Showing Jesus to Christians

Like most of us here at Eastern, I am a Christian. Like all of us here, I have my own interpretation of what that means. To me, being a Christian boils down to loving others. To me, being a Christian means putting more effort into removing the log from my eye than removing the speck from my neighbor’s. To me, being a Christian demands a liberal agenda. I think Eastern should definitely fully accept the LGBTQ community in both their student and employee bodies. I think electing Donald Trump would be a travesty, something I worry about in a very sincere way.

I’m not writing to convince anyone that I’m correct. Not because I think such an attempt would be futile, or because I think relativity should be the rule. I’m simply writing to try to establish the necessary conditions for such a debate to take place: it will be impossible for any progress to be made if we can’t respect one another enough to listen, much less to compromise or change our opinions. The current political climate should be sufficient proof of this necessity.

As Christians, we talk a lot about showing love to outsiders. I’ve heard a lot of sermons about welcoming visitors and prayers about “being Jesus” for people who might not otherwise get a chance to encounter Him. But what I think is lacking–in myself perhaps even more than in others–is being the Jesus we know to other Christians.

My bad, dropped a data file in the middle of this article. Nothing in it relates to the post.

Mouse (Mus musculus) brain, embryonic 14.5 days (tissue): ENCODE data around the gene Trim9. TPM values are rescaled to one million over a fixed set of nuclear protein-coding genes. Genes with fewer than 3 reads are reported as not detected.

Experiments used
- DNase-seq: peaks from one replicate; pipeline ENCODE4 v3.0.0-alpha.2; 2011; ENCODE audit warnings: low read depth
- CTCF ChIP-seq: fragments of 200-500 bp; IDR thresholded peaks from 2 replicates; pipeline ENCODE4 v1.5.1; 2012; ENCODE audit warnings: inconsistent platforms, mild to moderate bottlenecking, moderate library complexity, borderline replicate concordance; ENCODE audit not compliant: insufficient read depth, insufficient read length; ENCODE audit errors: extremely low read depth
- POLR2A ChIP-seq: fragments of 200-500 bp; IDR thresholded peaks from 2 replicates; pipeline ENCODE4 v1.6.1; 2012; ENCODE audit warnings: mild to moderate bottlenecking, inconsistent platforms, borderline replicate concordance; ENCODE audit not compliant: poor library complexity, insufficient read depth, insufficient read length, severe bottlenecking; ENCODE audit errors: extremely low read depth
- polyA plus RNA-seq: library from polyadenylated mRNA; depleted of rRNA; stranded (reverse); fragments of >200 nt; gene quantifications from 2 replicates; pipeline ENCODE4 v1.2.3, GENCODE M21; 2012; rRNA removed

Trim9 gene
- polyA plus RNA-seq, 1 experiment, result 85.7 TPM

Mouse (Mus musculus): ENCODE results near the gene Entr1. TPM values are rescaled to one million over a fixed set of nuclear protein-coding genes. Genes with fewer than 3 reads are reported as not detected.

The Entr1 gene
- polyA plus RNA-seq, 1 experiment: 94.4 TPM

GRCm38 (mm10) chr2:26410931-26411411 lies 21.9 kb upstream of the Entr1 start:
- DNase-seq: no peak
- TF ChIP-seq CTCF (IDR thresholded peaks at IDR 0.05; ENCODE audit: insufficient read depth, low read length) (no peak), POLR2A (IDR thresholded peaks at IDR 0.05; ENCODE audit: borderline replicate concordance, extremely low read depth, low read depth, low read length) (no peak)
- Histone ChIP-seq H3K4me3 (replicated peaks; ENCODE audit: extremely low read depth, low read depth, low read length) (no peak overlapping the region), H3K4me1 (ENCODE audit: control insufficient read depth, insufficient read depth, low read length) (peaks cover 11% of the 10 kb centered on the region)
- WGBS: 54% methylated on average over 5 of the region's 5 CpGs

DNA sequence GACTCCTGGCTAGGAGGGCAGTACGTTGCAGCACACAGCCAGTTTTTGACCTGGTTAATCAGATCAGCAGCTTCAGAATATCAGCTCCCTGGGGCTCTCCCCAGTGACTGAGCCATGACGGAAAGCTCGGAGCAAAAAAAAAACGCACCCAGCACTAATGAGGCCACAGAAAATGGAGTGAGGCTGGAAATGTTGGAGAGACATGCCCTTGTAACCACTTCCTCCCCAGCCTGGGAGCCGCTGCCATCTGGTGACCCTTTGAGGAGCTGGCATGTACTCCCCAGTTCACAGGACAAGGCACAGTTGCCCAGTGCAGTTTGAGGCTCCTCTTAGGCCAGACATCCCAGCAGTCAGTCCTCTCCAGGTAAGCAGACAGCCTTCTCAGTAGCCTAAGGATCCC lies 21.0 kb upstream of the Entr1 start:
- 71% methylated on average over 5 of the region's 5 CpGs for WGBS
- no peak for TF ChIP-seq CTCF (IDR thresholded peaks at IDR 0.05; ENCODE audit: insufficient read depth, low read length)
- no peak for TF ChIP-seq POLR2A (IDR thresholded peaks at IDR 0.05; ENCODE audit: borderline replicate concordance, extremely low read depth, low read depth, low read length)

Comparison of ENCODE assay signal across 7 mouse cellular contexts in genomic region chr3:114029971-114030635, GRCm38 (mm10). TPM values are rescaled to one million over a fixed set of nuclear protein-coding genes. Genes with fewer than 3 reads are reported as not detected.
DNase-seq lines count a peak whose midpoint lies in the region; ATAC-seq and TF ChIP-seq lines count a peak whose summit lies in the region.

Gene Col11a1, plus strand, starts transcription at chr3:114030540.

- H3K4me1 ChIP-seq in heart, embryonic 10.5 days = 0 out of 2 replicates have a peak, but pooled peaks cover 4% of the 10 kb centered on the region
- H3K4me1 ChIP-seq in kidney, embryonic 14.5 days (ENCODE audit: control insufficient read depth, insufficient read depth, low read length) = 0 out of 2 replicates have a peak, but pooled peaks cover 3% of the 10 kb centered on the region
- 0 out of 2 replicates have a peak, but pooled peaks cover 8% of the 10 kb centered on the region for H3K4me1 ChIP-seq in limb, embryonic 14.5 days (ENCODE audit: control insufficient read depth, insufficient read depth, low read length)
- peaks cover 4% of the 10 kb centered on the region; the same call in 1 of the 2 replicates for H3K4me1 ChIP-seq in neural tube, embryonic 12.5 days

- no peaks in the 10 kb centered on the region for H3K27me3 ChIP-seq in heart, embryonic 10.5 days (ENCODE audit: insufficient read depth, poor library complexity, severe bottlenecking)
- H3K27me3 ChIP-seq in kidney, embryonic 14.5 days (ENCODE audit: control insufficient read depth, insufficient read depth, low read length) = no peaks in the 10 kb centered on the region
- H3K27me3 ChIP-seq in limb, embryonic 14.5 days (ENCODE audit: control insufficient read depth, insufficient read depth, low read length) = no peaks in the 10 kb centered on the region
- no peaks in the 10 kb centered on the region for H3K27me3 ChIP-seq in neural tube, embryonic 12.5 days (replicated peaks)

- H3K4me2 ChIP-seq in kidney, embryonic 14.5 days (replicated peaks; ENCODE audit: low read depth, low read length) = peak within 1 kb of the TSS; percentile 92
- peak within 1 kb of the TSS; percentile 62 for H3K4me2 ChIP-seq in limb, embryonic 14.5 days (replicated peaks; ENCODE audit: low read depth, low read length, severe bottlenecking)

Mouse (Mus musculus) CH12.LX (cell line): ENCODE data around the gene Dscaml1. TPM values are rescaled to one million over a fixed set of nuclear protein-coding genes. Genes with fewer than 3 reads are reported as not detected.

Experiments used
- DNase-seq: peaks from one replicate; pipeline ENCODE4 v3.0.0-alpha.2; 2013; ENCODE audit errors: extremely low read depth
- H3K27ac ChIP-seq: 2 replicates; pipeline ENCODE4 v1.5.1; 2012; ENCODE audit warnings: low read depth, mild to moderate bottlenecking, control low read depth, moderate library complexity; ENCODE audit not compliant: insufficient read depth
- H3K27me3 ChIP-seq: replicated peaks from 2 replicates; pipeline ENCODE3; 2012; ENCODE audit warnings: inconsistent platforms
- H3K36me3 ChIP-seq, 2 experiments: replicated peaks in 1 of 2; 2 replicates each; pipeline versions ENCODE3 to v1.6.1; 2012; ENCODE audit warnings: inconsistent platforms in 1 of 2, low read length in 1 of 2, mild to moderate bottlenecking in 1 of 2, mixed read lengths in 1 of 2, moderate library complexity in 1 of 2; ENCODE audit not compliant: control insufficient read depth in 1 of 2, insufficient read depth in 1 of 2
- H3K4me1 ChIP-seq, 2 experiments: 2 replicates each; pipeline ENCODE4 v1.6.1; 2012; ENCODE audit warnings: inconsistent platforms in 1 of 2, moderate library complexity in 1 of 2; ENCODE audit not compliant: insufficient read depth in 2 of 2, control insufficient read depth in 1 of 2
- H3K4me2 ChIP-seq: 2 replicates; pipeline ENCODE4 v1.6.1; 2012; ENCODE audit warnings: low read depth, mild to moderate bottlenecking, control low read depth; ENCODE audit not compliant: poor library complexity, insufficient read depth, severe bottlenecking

The Jesus I know, the Jesus I’ve read about in the Bible and learned about in Sunday school and discussed in Bible studies and encountered in prayer…that Jesus is truly Love. This concept makes sense to me when it comes to interacting with people who don’t even claim to know Jesus. But when it comes to other Christians, sometimes I’m so appalled by what they say that I definitely do not show love.

I can’t be the only one who faces this conflict on a daily basis. Whether hearing someone declare their absolute faith in Donald Trump as a presidential candidate, or hearing me talk about how abhorrent that is, makes your skin crawl, there have to be moments when you can’t believe that a Christian could really believe that. My response in these moments is usually anger and hostility.

My response to hearing hatred where I was arguing for love was hatred. I thought I was being so good by loving “sinners” when I realized I wasn’t loving everyone. How could I preach tolerance when I couldn’t tolerate intolerant people?

But I think for me the really revolutionary moment was when I realized that I had the chance to show the Jesus I know to more people, the people who already think they know Him. It’s about more than just being a decent person: it’s about being a Light in the lives of people who may already think their lives have plenty of Light.

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